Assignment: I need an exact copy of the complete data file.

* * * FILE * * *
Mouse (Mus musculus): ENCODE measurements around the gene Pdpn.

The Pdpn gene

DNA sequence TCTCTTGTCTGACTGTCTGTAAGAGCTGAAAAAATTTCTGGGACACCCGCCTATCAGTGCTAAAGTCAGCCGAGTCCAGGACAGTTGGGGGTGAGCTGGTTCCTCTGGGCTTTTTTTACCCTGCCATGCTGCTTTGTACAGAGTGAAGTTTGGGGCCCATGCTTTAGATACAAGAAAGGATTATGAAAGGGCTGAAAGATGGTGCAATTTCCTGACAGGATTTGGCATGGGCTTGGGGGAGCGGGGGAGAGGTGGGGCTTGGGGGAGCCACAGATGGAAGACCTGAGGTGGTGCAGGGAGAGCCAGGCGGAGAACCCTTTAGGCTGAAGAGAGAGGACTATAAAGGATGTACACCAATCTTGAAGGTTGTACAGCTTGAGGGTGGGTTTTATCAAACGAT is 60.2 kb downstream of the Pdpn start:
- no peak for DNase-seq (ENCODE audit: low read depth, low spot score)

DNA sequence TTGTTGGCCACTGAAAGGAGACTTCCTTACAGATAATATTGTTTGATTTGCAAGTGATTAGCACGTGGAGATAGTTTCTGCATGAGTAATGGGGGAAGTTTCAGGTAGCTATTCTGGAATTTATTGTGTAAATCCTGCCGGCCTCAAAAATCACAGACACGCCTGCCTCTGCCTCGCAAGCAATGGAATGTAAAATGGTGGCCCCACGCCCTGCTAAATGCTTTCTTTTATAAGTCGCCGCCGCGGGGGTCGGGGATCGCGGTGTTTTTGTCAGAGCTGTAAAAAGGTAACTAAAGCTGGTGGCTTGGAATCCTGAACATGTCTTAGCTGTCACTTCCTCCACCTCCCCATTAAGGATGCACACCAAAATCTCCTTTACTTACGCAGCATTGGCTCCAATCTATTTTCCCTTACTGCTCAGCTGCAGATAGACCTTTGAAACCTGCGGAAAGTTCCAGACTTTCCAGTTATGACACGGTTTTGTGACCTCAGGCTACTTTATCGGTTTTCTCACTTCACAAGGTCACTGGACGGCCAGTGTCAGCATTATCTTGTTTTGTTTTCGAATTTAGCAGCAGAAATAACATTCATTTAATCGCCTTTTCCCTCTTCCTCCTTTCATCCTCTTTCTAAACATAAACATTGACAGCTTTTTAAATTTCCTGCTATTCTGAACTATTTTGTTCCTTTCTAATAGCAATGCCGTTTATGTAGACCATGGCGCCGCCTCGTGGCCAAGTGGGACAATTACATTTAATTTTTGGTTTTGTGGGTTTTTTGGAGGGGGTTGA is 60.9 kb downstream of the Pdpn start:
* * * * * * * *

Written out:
Mouse (Mus musculus): ENCODE measurements around the gene Pdpn.

The Pdpn gene

DNA sequence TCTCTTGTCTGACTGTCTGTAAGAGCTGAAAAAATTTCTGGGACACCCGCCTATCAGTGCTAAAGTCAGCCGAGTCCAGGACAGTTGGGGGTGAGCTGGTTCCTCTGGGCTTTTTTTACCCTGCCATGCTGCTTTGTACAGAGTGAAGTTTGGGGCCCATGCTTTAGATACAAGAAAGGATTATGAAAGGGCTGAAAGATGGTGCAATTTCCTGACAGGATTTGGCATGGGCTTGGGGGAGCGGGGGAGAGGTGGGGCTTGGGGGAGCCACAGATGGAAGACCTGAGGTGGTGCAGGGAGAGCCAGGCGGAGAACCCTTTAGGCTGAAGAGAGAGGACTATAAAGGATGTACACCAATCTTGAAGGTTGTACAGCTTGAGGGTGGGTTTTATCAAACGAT is 60.2 kb downstream of the Pdpn start:
- no peak for DNase-seq (ENCODE audit: low read depth, low spot score)

DNA sequence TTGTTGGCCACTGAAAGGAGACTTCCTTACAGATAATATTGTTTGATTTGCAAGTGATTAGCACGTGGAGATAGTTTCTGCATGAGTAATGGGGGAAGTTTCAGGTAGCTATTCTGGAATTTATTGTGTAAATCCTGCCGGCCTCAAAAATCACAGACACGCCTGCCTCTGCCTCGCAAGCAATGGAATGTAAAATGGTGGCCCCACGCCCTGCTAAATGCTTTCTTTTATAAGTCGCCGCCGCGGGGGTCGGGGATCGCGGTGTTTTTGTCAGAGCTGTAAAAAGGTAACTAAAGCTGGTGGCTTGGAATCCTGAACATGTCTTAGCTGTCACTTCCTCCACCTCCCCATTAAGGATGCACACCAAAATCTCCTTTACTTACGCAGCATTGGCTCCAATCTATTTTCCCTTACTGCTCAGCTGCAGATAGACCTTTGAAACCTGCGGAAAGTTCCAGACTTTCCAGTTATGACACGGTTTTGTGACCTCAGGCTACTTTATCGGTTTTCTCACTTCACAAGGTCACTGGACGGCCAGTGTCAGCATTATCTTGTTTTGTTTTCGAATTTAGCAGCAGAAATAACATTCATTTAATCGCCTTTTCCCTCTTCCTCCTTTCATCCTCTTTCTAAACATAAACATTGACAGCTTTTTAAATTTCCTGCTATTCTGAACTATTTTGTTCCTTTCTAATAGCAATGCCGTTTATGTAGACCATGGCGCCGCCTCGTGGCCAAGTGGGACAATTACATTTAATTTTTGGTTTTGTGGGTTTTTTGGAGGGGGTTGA is 60.9 kb downstream of the Pdpn start: